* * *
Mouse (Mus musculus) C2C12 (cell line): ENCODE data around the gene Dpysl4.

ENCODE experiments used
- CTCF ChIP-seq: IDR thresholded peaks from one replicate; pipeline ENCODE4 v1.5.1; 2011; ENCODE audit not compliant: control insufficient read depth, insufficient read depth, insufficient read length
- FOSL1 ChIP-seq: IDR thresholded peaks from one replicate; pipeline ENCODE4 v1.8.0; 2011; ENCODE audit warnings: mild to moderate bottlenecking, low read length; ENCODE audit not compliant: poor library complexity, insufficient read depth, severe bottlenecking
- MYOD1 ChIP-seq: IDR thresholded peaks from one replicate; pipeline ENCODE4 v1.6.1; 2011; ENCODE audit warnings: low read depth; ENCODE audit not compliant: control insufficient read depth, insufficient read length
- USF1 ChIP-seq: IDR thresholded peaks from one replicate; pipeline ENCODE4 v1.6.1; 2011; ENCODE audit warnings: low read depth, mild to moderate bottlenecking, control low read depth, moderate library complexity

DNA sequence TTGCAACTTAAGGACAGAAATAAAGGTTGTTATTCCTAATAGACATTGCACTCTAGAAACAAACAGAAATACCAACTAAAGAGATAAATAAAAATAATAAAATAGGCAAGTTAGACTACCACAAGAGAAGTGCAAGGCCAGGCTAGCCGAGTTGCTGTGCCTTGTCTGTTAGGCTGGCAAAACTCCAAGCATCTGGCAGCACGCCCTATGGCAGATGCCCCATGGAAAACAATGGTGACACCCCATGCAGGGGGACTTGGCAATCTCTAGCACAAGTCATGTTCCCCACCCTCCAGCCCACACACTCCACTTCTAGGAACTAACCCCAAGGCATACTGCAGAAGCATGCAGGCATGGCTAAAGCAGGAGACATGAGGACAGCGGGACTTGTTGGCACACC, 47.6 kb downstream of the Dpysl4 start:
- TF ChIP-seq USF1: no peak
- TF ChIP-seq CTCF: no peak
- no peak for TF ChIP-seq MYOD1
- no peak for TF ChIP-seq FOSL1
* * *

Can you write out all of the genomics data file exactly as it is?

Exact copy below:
Mouse (Mus musculus) C2C12 (cell line): ENCODE data around the gene Dpysl4.

ENCODE experiments used
- CTCF ChIP-seq: IDR thresholded peaks from one replicate; pipeline ENCODE4 v1.5.1; 2011; ENCODE audit not compliant: control insufficient read depth, insufficient read depth, insufficient read length
- FOSL1 ChIP-seq: IDR thresholded peaks from one replicate; pipeline ENCODE4 v1.8.0; 2011; ENCODE audit warnings: mild to moderate bottlenecking, low read length; ENCODE audit not compliant: poor library complexity, insufficient read depth, severe bottlenecking
- MYOD1 ChIP-seq: IDR thresholded peaks from one replicate; pipeline ENCODE4 v1.6.1; 2011; ENCODE audit warnings: low read depth; ENCODE audit not compliant: control insufficient read depth, insufficient read length
- USF1 ChIP-seq: IDR thresholded peaks from one replicate; pipeline ENCODE4 v1.6.1; 2011; ENCODE audit warnings: low read depth, mild to moderate bottlenecking, control low read depth, moderate library complexity

DNA sequence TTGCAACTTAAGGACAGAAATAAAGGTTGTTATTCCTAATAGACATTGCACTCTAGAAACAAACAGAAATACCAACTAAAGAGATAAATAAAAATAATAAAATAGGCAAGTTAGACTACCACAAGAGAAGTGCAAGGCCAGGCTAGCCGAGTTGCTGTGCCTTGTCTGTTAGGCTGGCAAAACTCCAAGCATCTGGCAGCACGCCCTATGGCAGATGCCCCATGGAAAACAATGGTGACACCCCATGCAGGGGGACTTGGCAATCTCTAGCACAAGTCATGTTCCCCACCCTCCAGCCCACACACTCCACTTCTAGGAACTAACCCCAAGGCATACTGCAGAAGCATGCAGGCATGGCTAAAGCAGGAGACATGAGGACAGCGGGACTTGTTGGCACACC, 47.6 kb downstream of the Dpysl4 start:
- TF ChIP-seq USF1: no peak
- TF ChIP-seq CTCF: no peak
- no peak for TF ChIP-seq MYOD1
- no peak for TF ChIP-seq FOSL1